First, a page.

We begin in Abraham Lincoln’s early childhood years where we learn great details about how and where Abraham Lincoln grew up, the tragedies and difficult life he faced, and the events that lead him to become the man that he was.  We learn exactly how this seemingly uneducated man made his way to the presidency during some of the most tumultuous days in our country’s history.  The book is completely historically accurate with so much fact buried in such a compelling story.  Your forget you are reading a historical biography.

The Digital Unit Study adds so much to the experience of reading the story. It helps you dig a little deeper and think a little more about so many details of the story.

The study guide provides resources for teaching:


  • Reading Comprehension
  • Creative Writing
  • Essay Writing
  • History and Geography
  • Quotes for Memorization

This Digital Unit Study can so much to a study of the Civil war.  It gives you ideas for building a log cabin, investigating flags and money from Abraham Lincoln’s time period, you’ll be looking at photographs too.  Such a great way to make some of the history come alive.

Our family focused mostly on the Reading Comprehension and Geography activities.  We discussed many of the quotes that are offered.  We also dug through whatever sights we could find on the internet to find the pictures I described above.  We haven’t quite finished the last 2 or 3 chapters of the book however when we do I’ll be asking the boys to choose either an essay or a creative writing assignment to finish up our study. Ezra is looking forward to creating a map of Lincoln’s journey’s.  Activities like that are right up his alley. Noah plans to write and illustrate a children’s book about Lincoln’s life.

Please if you haven’t checked out YWAM Publishing books and Digital Unit Studies you just must take the time!  These books are a treasure.  In fact, I’m headed to that homeschool convention this weekend.  Guess which booth I’m hitting first!

To find out more about YWAM Publishing:

Christian Heroes {YWAM Publishing Review}

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Review: Sixth Grade Literature Guide Set from Memoria Press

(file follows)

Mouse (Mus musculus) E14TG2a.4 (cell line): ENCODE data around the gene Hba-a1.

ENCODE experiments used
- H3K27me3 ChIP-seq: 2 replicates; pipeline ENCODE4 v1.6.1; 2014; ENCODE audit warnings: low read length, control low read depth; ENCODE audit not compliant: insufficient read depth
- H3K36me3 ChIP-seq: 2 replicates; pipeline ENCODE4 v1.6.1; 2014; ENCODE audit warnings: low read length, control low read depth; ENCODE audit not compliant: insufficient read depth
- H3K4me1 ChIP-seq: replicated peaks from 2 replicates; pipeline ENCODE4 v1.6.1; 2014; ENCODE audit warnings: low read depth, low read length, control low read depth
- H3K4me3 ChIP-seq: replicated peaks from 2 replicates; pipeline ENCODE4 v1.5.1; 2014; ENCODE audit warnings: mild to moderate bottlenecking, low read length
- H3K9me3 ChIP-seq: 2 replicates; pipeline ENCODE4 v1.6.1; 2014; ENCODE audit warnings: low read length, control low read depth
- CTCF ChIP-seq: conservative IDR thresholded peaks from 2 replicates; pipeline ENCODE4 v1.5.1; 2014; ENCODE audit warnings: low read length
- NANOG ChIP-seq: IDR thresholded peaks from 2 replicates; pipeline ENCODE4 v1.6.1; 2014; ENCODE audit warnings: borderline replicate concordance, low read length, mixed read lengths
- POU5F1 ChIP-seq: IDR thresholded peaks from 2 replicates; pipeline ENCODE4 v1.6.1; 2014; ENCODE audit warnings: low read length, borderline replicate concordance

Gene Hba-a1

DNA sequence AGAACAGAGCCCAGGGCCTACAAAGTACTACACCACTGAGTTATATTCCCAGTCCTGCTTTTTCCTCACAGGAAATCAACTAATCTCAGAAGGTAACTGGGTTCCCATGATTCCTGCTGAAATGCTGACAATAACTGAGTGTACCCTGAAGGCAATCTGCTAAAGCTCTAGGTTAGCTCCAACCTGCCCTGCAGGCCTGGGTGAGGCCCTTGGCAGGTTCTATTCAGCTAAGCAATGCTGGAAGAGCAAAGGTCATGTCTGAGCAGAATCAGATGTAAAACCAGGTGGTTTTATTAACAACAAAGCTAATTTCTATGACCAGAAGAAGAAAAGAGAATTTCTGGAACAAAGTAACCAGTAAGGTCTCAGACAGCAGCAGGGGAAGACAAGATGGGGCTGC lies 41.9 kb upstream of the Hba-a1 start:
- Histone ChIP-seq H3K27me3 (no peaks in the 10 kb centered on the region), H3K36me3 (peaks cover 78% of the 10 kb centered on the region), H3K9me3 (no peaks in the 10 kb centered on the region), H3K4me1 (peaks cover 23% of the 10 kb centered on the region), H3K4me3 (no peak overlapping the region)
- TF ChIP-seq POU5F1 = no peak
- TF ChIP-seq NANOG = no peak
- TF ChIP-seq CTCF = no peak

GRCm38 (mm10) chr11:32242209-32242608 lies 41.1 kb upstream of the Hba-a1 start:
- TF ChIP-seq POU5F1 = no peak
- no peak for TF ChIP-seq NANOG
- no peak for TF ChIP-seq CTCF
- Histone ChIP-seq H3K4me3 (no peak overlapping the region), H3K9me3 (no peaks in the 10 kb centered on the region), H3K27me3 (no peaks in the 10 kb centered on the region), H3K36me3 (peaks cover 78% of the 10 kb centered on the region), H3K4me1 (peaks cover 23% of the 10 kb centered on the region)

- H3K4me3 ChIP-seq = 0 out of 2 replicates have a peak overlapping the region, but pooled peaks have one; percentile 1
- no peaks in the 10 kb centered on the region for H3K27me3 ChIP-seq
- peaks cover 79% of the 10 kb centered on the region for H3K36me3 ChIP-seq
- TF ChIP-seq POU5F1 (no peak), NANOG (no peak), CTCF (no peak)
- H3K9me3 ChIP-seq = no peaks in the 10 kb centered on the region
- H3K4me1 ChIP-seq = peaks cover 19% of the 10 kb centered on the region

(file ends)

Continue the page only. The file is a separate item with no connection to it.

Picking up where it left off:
Memoria Press Logo_zpsbhggzaly

If there is anything in our homeschool that I am big on, and my children adore, is reading wonderful literature. We were recently given the opportunity to review the Sixth Grade Literature Guide Set from Memoria Press and we couldn’t be more thrilled with the experience.

Memoria Press is a family run company.  The focus on providing high quality classical christian eductaional materials for homeschools and traditional schools.


Sixth Grade Literature Guide Set was created to help you and your students study Robin Hood, The Door in the Wall, King Arthur, and Adam of the Road, all books set in the Middle Ages. You will receive a workbook for students and a teachers manual for each of these books.

For this review each of my boys chose one book to read.  Noah chose King Arthur and Ezra chose Robin Hood.  I downloaded these books from Amazon for them to read on their own on their Kindles.  I assigned one chapter per day.  They would read their chapter and then fill out the answers to the questions in the workbook pages.

About the Guides

All of the guides are colorful softcover books and are laid out essentially the same.  The student workbooks are laid out by chapter.

  • You’ll begin with a section called ‘Reading Notes.’  I loved this section as it sort of sets the stage or gives you background information that will help the child in their reading.  It covers the names and places you’ll find in the chapter.